The following may be overkill, but it helped me with our fountain several years ago. I dug it up from the New England forum. If you search that forum under "installing fountains" there are four posts and these were in answer to my desperate questions.
Marie

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Posted by carl18 z6 NJ (My Page) on
Tue, Jul 7, 09 at 19:53

O.K. Take a deep breath. . .kick the vole out of the way, and let's start over
again from the beginning.

Years ago, when I tried my first fountain/watefall, I was just as flummoxed as you are now, but eventually I got the hang of it. . .it's really no more complicated
than installing a supercharged flush toilet or replacing the mainfold in a '54
T-Bird. . .but I jest, of course. . .

Real solutions: we need to know the exact dimensions of your fountain. . .
specifically, how deep is the "bowl" on top of the pedastal?. . .and how high
is the fountain from the bottom of the pedastal to the top of the fountain?
My guess is that the bowl itself isn't deep enough to hold the pump (which
MUST be submerged, as everyone has pointed out), and the plastic (or rubber)
tube which supplies water to the fountain from the pump must run down the
center of the pedastal. Are we guessing right so far?

If this IS the case, your only solution is a reservoir SEPARATE from the founain
(which is why I prefer larger fountains where the catch-basin is an integral
part of the fountain). . .personally, I would find the idea of an adjacent
bucket (or reservoir) unappealing; you were actually on to the most logical
and efficient solution with your five-gallon-pail. . .you just need to expand
and refine that idea.

Here's a cheap-and-dirty idea I've used over a dozen times in the past years
for simple waterfalls, overflowing birdbathes, or fountains just like yours.
You need to create a small pool to act as your water reservoir: my favorite
comes from an animal supply source (such as AgWay) and it's a small watering trough for horses or other animal, very tough, 24" round, black vinyl bowl, about 8" deep - an alternate, would be a black vinyl mortar tray
(from HD or Lowe's), the kind you mix concrete in, which are about 6" deep
and usually rectangular in shape (roughly 24"x30").

Sink this vinyl reservoir into the ground, so it sits FLUSH with the ground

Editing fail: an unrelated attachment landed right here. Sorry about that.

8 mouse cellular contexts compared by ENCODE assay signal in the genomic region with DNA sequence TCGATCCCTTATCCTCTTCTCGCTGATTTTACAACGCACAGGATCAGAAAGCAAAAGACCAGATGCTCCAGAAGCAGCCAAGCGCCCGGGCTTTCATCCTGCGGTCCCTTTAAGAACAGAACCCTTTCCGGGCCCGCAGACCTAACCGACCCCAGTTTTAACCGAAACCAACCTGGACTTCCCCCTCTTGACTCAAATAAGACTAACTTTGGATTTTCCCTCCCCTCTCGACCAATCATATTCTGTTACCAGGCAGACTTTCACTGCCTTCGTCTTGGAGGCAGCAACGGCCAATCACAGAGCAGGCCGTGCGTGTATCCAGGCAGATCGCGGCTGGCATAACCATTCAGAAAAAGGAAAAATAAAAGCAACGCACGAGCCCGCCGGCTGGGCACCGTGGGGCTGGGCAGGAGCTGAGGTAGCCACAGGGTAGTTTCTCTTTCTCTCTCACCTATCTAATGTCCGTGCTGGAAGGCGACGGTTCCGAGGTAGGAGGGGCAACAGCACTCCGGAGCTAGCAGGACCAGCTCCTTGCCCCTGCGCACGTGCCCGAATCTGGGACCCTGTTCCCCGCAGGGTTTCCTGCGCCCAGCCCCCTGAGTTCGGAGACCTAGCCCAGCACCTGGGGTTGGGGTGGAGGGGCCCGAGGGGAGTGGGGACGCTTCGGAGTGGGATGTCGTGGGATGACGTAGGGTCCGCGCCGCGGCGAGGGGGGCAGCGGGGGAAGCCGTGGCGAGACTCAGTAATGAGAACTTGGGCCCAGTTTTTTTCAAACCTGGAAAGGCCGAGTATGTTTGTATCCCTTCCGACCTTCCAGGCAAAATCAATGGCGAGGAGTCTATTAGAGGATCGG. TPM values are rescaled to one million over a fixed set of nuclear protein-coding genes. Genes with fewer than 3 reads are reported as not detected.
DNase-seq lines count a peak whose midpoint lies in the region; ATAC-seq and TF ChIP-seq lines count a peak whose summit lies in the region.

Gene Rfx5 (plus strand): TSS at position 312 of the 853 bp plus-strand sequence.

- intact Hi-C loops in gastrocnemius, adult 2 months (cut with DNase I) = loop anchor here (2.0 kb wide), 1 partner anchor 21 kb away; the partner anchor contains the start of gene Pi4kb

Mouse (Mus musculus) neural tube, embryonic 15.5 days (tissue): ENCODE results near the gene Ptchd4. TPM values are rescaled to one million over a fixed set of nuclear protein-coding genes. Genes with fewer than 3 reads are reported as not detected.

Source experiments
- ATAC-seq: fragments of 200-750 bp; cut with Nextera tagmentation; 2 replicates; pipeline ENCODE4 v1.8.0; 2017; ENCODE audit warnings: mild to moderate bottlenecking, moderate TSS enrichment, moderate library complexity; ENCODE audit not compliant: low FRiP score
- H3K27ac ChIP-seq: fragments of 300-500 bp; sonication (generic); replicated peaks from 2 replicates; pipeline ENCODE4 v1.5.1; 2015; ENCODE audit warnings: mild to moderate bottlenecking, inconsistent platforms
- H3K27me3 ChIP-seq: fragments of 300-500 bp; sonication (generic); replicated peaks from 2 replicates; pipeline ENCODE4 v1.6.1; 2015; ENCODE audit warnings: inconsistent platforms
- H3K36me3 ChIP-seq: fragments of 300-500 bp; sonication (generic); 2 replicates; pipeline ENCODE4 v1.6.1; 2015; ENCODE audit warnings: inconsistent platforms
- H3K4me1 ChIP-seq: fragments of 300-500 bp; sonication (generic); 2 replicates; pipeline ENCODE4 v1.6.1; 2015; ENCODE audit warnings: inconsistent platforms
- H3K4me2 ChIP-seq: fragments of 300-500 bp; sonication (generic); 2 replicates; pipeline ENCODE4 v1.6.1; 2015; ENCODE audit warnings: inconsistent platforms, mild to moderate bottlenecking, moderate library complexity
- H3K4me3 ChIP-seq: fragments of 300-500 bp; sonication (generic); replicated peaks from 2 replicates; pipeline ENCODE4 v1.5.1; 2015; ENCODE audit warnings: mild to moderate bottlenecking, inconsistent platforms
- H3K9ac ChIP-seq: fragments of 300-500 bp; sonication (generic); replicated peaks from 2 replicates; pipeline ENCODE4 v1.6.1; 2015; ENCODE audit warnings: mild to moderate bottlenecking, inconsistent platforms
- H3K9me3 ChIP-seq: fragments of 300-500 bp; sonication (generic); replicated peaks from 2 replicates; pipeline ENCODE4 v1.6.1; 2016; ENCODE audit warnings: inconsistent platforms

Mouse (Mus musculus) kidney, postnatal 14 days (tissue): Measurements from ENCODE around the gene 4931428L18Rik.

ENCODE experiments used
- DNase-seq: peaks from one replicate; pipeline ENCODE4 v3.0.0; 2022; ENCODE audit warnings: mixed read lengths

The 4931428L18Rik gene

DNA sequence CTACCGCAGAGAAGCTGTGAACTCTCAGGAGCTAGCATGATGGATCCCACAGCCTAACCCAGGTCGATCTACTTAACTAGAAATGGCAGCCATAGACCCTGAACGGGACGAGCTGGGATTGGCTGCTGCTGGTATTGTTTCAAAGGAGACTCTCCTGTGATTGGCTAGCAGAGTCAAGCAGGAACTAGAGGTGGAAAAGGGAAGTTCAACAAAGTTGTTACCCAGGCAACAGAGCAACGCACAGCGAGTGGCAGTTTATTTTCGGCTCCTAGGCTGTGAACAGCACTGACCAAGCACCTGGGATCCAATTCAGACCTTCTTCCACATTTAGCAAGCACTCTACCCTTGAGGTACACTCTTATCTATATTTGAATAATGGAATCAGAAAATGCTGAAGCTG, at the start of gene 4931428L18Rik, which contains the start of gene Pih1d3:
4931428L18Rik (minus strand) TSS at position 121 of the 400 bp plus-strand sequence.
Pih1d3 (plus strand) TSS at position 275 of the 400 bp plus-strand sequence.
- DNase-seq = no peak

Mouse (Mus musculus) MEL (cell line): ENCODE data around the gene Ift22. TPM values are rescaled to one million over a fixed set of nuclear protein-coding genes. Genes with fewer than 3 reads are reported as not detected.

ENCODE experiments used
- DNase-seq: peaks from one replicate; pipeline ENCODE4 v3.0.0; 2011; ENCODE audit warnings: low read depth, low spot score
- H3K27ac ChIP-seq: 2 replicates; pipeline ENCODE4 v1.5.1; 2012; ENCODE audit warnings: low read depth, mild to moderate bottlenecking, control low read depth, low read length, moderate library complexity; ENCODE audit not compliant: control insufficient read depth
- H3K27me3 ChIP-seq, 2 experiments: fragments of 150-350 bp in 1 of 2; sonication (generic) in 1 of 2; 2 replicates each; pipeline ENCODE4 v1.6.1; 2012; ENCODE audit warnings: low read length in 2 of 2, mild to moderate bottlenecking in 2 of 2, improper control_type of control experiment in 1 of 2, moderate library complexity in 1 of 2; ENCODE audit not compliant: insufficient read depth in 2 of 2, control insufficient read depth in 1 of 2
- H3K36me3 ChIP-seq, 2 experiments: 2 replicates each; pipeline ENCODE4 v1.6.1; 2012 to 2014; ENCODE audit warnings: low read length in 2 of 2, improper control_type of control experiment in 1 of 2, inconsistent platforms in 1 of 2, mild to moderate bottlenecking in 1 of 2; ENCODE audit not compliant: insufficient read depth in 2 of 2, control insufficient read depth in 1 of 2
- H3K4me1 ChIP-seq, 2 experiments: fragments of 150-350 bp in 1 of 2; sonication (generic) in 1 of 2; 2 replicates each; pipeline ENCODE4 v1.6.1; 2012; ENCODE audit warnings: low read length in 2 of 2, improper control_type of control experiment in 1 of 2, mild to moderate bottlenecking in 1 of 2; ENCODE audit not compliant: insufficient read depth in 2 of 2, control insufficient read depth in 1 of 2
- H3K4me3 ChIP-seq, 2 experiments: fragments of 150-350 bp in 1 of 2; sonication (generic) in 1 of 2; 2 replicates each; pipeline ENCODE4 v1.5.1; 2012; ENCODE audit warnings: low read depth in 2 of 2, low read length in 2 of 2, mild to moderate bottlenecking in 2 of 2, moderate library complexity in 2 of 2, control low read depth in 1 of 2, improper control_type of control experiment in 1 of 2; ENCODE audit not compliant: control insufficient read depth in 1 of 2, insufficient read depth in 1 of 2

level - it helps to dig your hole, tamp the bottom really hard, and fill with water (and let it drain away). . .this helps to keep the much heavier reservoir (filled with water) and the massive concrete fountain from sinking further
down once it's installed.

O.K. This next step is important. We don't want the reservoir to remain
FLUSH with ground level, because dirt and rain run-off would tend to spill
into it. So: we pour about an inch of clean sand into our hole-in-the-ground and set the vinyl reservoir on TOP of that. . .now, your black vinyl
pool is sitting a perfect 1" (approximately) ABOVE ground level, which is exactly where we want it ! Take a sturdy piece of scrap wood that is STRAIGHT (a 3-foot section of 2x4 is ideal), lay it across the edges of your reservoir in at least three different directions, and with a carpenter's level on top check to see if your pool is completely level. Here's why we used the sand: if it's not quite level, you can tap on the bottom of the reservoir to gently lower one edge - the sand will give just enough to allow this - using
your balled fist or a flat brick. Gentlly, now - you don't want to over- compensate ! Once everything is level, backfill with dirt around the vinyl
basin (since you obviously had to dig the original hole a bit wider than necessary) and tamp that backfill firmly, being careful NOT to disturb the
reservoir - water this backfill well (and gently) until really saturated, and let
it all soak in well (maybe an hour or so) before proceeding.

Now, we need to support the fountain. Using concrete bricks or patio blocks
(HD or Lowes - the perfectly flat, machine-made ones that will stack
securely) you create a "piling" in the center of your reservoir on which to
stand your pedastal/fountain. Depending on the depth of your reservoir, and/or the thickness of your bricks, you might need only one layer (which
would mean the pedastal base would be underwater - that's my preference),
or perhaps two. Remember, if you use THREE piles of bricks instead of just